You can’t rearrange trees in your yard once they are planted in the ground, so it pays to carefully consider a number of factors before you decide where to plant your new tree(s).
Give your tree enough space for its mature size
- Where possible, plant trees 10 feet away from underground utilities including water, sewer and gas pipes as well as underground electric, phone and cable lines.
- Plant only small trees such as crape myrtle under high voltage power lines. The mature height of the tree should be at least 4 feet less than the height of overhead high voltage wires.
- Plant trees far enough from buildings, sidewalks, driveways and foundations to avoid problems. Trees that will be large trees at maturity will need more room than small trees and should be planted farther from underground and aboveground utility lines and structures.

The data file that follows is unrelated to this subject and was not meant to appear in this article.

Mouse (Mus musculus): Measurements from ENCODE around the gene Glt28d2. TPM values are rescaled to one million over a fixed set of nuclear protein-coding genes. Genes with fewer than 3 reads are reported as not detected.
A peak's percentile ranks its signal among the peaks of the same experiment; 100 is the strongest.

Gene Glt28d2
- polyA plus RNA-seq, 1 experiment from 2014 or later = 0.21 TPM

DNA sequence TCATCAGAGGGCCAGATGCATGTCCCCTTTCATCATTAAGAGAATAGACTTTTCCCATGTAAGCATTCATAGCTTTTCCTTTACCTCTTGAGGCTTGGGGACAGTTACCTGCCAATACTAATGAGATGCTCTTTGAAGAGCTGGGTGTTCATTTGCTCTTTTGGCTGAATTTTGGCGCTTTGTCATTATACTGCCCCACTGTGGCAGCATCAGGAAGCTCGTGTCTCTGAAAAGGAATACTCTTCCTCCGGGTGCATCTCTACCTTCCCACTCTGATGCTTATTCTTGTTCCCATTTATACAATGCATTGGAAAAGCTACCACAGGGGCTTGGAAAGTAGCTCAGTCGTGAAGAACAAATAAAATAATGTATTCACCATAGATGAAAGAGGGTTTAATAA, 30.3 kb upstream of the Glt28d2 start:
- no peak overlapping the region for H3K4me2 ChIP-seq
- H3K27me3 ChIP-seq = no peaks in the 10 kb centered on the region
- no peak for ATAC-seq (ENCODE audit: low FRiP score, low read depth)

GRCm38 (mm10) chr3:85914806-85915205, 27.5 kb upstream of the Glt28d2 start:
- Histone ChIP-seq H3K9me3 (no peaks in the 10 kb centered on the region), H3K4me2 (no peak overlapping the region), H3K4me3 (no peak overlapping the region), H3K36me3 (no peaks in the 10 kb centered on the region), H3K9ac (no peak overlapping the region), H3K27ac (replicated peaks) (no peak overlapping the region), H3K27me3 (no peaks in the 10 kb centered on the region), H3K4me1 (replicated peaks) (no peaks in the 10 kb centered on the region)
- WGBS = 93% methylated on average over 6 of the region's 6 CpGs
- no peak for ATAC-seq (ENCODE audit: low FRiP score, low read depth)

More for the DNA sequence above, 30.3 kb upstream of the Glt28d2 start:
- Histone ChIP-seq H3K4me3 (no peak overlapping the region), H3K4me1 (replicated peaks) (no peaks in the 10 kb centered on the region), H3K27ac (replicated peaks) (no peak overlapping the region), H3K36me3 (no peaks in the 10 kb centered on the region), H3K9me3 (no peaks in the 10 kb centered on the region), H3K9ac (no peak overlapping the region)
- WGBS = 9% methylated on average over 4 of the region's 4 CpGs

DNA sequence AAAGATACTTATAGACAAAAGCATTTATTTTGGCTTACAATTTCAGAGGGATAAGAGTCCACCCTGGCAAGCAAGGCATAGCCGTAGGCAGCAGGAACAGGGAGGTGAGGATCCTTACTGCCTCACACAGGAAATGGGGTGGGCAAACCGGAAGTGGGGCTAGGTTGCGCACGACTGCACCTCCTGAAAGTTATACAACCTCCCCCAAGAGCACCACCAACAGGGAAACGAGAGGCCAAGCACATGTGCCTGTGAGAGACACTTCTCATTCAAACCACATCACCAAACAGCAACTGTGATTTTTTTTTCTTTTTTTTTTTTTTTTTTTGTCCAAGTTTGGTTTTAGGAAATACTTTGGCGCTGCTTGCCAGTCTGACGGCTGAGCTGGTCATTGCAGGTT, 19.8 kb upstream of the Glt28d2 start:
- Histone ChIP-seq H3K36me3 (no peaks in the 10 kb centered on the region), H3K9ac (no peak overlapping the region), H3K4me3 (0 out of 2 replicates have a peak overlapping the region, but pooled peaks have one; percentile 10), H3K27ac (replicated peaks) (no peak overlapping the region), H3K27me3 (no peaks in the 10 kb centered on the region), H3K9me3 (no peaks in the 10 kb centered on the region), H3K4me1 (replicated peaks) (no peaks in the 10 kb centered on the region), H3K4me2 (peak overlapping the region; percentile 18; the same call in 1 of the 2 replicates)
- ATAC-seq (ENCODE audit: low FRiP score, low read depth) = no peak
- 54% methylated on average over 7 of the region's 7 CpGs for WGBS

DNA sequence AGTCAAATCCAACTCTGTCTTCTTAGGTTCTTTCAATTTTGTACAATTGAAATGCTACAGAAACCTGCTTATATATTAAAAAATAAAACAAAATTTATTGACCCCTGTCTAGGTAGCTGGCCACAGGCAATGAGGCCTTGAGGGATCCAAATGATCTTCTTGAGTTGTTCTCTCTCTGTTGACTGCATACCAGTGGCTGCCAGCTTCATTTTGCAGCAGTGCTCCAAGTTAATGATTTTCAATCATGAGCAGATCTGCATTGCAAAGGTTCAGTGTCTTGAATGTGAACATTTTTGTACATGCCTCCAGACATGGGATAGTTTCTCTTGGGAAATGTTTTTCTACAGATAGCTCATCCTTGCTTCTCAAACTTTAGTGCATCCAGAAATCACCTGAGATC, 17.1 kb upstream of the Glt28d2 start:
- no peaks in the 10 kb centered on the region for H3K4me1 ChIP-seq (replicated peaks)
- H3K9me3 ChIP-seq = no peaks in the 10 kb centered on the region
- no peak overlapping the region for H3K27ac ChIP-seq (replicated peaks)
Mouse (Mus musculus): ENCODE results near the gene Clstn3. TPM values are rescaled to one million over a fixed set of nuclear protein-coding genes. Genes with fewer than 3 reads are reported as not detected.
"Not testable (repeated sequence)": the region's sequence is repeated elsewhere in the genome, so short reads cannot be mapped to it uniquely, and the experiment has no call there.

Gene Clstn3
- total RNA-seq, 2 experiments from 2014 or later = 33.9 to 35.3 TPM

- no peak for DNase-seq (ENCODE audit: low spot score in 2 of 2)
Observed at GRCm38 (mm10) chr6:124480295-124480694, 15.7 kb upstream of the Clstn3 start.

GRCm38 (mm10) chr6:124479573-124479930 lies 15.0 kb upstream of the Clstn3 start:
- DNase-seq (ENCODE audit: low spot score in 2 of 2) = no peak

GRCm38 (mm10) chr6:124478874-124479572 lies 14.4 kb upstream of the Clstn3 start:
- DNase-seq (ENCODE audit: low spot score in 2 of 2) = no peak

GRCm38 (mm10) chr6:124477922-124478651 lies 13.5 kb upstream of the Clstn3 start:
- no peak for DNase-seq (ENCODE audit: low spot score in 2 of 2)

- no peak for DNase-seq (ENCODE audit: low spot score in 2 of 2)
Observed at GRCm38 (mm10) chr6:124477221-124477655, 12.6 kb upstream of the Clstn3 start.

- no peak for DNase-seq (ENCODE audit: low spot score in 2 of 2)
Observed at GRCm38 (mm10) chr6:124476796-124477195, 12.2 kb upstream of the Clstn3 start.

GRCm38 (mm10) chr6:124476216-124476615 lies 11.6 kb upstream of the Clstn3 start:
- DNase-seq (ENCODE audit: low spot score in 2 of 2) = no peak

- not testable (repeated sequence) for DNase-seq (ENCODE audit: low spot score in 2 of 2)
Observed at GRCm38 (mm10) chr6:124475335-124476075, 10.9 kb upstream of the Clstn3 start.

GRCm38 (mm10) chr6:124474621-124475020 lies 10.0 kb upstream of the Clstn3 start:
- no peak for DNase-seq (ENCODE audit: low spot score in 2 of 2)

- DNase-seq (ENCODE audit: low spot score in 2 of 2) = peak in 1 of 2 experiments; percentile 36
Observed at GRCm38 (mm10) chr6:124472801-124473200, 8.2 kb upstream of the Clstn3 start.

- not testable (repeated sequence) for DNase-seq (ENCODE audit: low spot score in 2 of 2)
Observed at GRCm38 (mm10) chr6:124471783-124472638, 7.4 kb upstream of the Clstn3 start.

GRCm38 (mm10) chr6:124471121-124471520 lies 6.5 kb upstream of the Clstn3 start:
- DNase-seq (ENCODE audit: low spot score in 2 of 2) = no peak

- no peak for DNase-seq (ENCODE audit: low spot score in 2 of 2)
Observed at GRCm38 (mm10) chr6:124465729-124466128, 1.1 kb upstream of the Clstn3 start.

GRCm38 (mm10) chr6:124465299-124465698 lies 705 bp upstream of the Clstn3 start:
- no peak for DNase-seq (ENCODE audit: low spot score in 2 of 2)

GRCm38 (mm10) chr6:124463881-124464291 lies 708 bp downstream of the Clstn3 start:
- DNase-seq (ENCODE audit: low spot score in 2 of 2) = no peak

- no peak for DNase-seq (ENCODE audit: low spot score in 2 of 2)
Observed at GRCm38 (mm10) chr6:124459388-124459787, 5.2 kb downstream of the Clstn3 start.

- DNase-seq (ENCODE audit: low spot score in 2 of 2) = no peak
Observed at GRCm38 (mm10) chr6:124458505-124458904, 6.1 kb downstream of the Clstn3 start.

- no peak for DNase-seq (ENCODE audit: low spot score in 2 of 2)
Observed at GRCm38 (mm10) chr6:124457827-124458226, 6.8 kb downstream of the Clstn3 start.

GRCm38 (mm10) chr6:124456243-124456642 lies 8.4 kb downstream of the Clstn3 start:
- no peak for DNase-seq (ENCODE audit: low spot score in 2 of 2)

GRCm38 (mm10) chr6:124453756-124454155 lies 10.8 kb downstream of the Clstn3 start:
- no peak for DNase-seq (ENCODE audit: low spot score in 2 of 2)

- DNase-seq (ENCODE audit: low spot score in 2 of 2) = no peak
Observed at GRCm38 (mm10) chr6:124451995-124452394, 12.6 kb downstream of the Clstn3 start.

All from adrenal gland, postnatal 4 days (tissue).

Maximize your energy savings
- Walls facing east and west receive maximum exposure to sun during the middle of summer and are the most important parts of your house to shade.
- You can cool your local area by using trees to shade sidewalks, patios, and pavement to reduce the amount of heat that is reflected from and stored in these surfaces.
- Shading your air conditioner in the summer will improve its efficiency and save energy.
- Use deciduous trees to provide summer shade on your house. They will lose their leaves in fall, allowing winter sun to warm the house to reduce your heating costs.
- Evergreen trees produce shade in winter too, so plant them toward the north side of your property if possible, to decrease the amount of shade your house receives in the winter.